HIV antibody testing: The gap between policy and practice

Claire Pomeroy, J. Sandry, D. G. Moldow

Research output: Contribution to journalArticlepeer-review

9 Scopus citations


In response to recent laws regulating human immunodeficiency virus (HIV) antibody testing practices in all federal hospitals, our university- affiliated Veterans Affairs Hospital instituted several interventions designed to increase appropriate testing. Specific hospital policy requiring restriction of testing to high-risk individuals, provision of pre- and posttest counseling, and documentation of written consent was instituted. In addition, an education campaign to inform physicians of hospital policy and training of counselors as physician extenders was undertaken. To determine the efficacy of these interventions, we reviewed all HIV antibody tests performed during a subsequent six-month period (n = 221). Only 14% of tests met all hospital policy requirements. The decision to test was prompted by identification of a risk factor or other acceptable reason for testing for only 31% of patients. Risk reduction counseling was provided for only 28% of patients. Written consent was documented for 62% of patients. Health care providers on surgical services were less likely than others to comply with hospital policy (p < 0.0001). We conclude that an interventional program including specific hospital policy mandates, physician education, and provision of trained counselors was not adequate to ensure optimal HIV antibody testing practices. If this gap between policy and practice is to be closed, additional interventions, or alternatively modification of policy guidelines, will be needed.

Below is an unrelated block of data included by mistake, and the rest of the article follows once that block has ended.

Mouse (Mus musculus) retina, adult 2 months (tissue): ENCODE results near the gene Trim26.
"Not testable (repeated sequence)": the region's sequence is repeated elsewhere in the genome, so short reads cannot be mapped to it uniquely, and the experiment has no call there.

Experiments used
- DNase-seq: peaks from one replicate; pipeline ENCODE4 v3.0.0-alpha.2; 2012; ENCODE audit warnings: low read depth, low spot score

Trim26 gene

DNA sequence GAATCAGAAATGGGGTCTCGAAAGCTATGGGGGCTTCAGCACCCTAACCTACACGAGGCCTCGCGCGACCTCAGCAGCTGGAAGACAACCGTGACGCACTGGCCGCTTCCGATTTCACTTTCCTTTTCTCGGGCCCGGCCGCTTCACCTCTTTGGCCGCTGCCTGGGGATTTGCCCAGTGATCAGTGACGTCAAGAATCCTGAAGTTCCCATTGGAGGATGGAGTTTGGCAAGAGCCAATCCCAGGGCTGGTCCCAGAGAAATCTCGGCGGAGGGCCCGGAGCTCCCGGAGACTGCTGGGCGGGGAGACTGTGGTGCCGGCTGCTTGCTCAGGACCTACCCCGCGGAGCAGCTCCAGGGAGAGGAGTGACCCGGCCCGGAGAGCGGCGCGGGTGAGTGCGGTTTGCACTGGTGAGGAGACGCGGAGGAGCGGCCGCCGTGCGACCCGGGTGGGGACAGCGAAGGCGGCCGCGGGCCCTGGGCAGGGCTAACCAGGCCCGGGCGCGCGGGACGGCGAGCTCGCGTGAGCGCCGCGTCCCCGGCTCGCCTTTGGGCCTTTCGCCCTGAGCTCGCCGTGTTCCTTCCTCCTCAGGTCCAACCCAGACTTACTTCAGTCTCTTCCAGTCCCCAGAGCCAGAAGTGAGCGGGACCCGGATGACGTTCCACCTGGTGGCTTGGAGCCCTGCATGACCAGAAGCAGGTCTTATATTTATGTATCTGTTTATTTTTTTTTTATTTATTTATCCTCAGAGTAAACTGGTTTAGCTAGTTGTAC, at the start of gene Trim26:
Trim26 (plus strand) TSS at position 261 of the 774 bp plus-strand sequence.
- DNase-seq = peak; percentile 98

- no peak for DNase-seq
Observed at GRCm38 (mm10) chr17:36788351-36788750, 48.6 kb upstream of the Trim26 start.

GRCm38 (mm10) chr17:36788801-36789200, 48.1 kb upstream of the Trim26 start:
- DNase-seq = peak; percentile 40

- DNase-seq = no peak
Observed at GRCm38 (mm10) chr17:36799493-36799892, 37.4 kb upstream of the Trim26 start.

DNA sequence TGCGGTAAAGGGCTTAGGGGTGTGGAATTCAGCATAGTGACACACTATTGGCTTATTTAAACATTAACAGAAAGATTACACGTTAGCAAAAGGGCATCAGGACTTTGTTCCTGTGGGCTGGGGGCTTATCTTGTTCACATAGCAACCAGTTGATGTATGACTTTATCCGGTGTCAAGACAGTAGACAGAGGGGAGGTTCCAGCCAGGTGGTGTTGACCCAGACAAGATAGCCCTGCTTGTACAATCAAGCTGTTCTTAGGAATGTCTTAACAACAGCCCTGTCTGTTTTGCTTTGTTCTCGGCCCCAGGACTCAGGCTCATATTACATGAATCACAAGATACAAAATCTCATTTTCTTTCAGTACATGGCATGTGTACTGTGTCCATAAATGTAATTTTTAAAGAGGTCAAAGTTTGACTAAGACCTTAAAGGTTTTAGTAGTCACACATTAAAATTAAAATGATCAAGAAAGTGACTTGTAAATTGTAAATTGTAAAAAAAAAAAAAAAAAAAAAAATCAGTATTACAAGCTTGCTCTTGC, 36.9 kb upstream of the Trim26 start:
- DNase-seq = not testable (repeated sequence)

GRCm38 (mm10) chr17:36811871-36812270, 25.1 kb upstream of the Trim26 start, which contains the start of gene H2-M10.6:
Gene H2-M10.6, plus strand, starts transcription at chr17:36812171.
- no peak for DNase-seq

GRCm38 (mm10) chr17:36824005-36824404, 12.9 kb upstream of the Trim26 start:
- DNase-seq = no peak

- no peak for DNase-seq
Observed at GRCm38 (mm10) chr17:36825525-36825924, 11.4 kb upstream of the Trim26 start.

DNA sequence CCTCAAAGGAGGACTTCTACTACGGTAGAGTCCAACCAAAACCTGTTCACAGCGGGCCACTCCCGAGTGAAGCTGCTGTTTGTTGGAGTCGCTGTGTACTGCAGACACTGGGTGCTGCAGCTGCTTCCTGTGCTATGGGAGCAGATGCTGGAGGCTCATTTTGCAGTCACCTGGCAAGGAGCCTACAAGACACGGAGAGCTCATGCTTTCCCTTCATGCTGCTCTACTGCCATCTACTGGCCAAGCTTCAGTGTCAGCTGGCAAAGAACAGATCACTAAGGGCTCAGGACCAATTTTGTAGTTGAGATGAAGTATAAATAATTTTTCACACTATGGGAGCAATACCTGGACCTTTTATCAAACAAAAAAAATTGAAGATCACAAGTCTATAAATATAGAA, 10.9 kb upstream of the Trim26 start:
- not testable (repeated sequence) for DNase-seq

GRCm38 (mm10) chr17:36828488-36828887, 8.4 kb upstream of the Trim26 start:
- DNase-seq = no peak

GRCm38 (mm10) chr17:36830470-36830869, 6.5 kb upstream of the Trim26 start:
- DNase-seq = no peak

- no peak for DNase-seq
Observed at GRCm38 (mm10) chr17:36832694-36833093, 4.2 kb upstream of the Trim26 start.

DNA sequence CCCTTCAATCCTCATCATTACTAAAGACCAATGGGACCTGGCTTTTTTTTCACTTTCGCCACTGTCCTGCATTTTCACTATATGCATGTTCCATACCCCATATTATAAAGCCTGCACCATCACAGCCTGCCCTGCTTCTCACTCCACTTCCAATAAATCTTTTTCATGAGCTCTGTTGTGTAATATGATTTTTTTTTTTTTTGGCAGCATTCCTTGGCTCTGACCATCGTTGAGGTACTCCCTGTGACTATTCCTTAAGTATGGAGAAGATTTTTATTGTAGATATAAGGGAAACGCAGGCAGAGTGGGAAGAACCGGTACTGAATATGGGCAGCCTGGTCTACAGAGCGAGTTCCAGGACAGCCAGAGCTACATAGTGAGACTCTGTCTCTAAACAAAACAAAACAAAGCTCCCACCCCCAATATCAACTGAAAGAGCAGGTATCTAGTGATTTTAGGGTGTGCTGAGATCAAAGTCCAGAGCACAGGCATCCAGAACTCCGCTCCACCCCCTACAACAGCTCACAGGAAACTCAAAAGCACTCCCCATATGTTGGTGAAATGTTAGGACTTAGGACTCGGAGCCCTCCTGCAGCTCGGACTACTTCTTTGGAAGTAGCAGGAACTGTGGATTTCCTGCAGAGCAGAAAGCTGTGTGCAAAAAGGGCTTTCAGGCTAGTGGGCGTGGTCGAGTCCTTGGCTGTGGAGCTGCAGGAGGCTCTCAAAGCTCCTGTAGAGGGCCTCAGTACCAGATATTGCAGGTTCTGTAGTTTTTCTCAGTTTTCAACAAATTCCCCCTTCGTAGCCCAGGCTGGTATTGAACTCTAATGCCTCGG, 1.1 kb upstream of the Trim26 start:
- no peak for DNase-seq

Original languageEnglish (US)
Pages (from-to)816-822
Number of pages7
JournalJournal of Acquired Immune Deficiency Syndromes
Issue number8
StatePublished - 1994
Externally publishedYes


  • HIV antibody testing
  • Hospital policy
  • Physician practices
  • Risk reduction counseling

ASJC Scopus subject areas

  • Virology
  • Immunology and Allergy


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